, Vaiciunas has already turned it into a dining destination. "What we are hoping for is to bring people from all over Detroit to experience really good but different food."
James Rigato, Executive Chef of the Root Restaurant and Ripe Catering, White Lake
Located more than 50 miles from Detroit's city center, the Root
in White Lake is a hike for pretty much everyone who doesn't actually live in White Lake. Everything about this place was a gamble - from the far-flung outer ‘burbs location (in a strip mall no less) to the high-minded culinary concept of from-scratch, locally-sourced foods in an area where most restaurants have Keno and karaoke. Executive Chef James Rigato, another Schoolcraft grad, has worked in upscale kitchens all over metro Detroit and was a private chef for the Root's owner Ed Mamou before that gig evolved into a catering company, which then evolved into the Root. You would be hard-pressed to find a chef who isn't passionate about his work, but Rigato is damn near evangelical - listen to him for just a few minutes and you'll be an instant convert.
A lot of chefs talk the local talk, but Rigato walks it. (And brines it and butchers it and smokes it.) Every single item in his kitchen, from the breads to the pastries, is made from scratch; right down to the syrups and mixes at the bar. He works closely with local growers and local butchers, even carrying only Michigan craft beers on draft. Where some chefs gingerly toe their way into the "local trend," Rigato dove in head-first. He also hates calling it a "trend." "I'm doing what's been done since the beginning of time," he says. "I love Michigan products. We're in the best part of the globe, surrounded by the freshwater - water is the key of life! Here's Michigan sandwiched in all this fresh water, our natural resources are so beautiful ... there are plenty of chefs doing great things but this little pocket has been sort of forgotten."
Not anymore. The Root celebrates its one-year anniversary this month after already being named "Restaurant of the Year" by the Free Press
and regularly pulls in clientele from all over metro Detroit for booked-solid evenings and sold-out theme dinners.
Nikita Santches, chef/owner of Rock City Pies
You may be asking, who the hell is Nikita Santches? Well, he's the "Pie Guy." You can find him selling his pies (in flavors ranging from the crowd-pleasing salted caramel apple to the inventive smoked apple whiskey) at the Rust Belt Market
in Ferndale every weekend. More importantly, you will soon find him opening his first restaurant (also called Rock City Pies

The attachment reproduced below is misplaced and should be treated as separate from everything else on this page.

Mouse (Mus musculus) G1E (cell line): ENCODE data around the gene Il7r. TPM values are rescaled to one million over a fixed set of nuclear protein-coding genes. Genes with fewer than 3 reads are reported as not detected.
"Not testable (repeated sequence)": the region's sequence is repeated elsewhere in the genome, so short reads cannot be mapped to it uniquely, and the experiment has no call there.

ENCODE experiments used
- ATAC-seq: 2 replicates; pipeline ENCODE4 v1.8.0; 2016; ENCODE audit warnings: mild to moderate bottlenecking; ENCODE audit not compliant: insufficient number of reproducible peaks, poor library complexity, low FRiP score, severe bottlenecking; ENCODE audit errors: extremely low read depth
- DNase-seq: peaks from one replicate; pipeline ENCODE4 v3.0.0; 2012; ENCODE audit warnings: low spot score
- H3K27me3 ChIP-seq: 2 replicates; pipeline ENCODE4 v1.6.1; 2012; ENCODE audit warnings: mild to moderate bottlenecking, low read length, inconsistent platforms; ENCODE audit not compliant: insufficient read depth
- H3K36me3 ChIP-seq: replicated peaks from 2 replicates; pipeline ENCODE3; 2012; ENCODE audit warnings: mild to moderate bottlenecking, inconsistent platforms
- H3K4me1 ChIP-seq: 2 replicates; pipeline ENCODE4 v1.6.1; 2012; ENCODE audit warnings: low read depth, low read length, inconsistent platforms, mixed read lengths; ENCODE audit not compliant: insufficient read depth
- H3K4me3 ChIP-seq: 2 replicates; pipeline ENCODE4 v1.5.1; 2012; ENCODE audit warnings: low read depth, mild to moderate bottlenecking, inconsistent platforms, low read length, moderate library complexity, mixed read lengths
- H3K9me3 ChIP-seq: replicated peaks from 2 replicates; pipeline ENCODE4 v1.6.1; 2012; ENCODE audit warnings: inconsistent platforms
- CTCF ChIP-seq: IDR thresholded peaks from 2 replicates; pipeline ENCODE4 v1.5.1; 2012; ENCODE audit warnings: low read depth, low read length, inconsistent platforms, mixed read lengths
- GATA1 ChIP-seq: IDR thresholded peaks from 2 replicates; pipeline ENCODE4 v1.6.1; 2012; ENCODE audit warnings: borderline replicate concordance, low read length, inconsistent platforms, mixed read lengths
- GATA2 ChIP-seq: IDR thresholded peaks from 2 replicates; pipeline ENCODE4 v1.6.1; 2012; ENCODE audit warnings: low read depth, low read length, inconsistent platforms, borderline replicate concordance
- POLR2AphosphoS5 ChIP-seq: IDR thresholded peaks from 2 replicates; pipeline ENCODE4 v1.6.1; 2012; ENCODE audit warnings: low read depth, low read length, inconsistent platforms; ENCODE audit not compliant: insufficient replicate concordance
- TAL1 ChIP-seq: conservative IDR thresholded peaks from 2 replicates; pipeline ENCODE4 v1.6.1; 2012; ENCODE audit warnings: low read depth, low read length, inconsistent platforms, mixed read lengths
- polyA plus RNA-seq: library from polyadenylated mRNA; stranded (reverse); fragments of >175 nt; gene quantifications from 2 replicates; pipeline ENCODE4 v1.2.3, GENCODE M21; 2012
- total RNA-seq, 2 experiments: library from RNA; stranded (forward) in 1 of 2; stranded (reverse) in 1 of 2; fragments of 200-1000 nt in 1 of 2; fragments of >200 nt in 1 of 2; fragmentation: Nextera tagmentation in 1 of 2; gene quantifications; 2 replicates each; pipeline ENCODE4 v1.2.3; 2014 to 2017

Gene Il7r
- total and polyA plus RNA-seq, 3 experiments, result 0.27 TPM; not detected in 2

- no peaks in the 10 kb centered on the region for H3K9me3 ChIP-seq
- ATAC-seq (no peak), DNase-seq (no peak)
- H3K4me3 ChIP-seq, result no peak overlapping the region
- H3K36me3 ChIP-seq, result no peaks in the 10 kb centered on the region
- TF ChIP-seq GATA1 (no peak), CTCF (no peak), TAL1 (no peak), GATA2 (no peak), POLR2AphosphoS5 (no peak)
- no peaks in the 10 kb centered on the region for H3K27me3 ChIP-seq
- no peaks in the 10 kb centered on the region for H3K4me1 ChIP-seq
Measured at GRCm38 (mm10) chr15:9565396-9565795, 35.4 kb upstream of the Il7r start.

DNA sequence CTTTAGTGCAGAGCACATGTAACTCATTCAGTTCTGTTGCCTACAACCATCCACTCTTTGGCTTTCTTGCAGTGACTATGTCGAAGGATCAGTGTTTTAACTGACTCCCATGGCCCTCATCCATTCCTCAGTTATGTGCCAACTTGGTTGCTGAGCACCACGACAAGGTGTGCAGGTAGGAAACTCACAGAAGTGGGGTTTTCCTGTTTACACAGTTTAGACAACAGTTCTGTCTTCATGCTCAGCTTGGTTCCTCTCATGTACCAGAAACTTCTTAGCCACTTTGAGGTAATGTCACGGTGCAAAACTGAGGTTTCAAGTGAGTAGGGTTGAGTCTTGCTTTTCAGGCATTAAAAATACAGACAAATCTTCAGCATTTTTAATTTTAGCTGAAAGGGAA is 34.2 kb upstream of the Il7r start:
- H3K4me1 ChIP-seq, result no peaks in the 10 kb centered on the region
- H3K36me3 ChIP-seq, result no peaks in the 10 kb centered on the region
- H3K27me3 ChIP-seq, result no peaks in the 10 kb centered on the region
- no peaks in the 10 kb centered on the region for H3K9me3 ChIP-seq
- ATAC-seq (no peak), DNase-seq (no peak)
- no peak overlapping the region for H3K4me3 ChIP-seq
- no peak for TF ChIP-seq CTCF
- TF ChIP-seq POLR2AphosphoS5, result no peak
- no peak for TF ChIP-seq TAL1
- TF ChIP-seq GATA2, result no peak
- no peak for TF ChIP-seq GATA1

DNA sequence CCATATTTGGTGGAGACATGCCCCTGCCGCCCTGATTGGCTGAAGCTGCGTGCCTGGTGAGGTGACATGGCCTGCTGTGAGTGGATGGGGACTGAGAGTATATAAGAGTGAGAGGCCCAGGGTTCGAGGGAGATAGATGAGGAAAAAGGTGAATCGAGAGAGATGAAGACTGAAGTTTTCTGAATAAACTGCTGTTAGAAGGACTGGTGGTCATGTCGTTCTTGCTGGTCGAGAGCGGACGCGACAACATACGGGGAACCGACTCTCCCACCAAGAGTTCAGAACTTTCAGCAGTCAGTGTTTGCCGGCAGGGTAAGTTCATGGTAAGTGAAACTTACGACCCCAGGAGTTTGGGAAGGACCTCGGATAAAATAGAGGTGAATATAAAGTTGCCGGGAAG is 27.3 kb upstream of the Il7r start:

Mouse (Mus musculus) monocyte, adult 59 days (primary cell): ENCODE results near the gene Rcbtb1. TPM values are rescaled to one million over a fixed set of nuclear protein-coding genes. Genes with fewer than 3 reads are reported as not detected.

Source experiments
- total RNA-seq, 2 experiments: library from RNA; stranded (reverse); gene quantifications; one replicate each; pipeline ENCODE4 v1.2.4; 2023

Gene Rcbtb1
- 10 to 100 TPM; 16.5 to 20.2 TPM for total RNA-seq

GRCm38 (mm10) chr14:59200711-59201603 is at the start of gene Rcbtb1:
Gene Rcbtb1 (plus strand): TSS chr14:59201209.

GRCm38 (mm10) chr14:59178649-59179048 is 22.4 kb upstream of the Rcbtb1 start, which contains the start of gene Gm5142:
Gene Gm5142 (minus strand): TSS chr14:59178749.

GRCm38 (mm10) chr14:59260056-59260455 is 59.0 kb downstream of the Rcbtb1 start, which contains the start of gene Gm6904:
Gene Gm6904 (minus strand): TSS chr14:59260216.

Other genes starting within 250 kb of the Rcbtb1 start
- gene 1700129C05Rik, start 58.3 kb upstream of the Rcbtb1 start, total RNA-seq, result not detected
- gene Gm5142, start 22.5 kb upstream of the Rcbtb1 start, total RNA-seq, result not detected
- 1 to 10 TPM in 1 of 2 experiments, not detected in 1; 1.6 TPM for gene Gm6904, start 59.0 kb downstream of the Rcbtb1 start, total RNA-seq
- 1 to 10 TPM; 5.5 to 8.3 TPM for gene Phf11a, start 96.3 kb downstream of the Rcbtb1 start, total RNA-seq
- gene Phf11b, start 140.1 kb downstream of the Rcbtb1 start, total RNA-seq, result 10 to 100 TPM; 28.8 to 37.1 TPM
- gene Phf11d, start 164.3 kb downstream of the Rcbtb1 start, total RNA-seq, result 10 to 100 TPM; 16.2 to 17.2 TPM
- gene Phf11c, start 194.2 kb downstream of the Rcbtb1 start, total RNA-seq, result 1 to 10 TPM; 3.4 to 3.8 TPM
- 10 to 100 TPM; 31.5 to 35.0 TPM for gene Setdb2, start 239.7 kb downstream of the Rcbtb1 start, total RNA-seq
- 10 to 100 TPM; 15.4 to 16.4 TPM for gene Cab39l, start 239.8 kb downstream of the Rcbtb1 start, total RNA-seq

) in downtown Detroit later this year.
Santches is the sleeper on this list. Born in Russia (his family moved here when he was 12), his background is markedly different than the others. He remembers growing up in "Mother Russia" (he says with a smirk) in a house in the woods, going to the market and buying milk so fresh it was still warm, picking mushrooms and eating them for dinner that day, watching grandma making pickles and distilling vodka in the kitchen. This rustic simplicity informs his cooking and his philosophy as a chef.
He is entirely self-trained and works as a private caterer (in addition to pie-baker). After taking a "blow off" cooking class in high school he would repeatedly receive invitations to attend culinary school. "I was like, ‘F- this, I'm not into this, I don't want to be a cook.'" Then school ended and he needed a job, so he got a gig as a dishwasher and worked his way up until he was eventually overseeing the operations of a large hospital and health care system … where he learned what it meant to work for a soulless corporation.
"I'm in this position where [I'm the boss] and I have to cut jobs and cut [people's hours]," he says, slipping in a few choice words about the greedy CEO still needing his bonus. "The whole thing really turned me off … [so I started] my own catering company."
The pie thing … well, that was kind of a fluke (at the time Rust Belt could only sell baked goods), but it's been working out for him so far. When Rock City Pies opens downtown he'll take the basic principles he has adopted as the Pie Guy - classic, familiar comfort food with an edgy twist - and expand it into a full menu. "[People ask], ‘Is this your grandma's recipe?' F- no! There's so many other resources now why wouldn't you try something new?"
Nicole Rupersburg is a freelance writer, regular contributor to Metromode and popular Metro Detroit food blogger. Read her blog at http://www.eatitdetroit.com
All Photos by David Lewinski Photography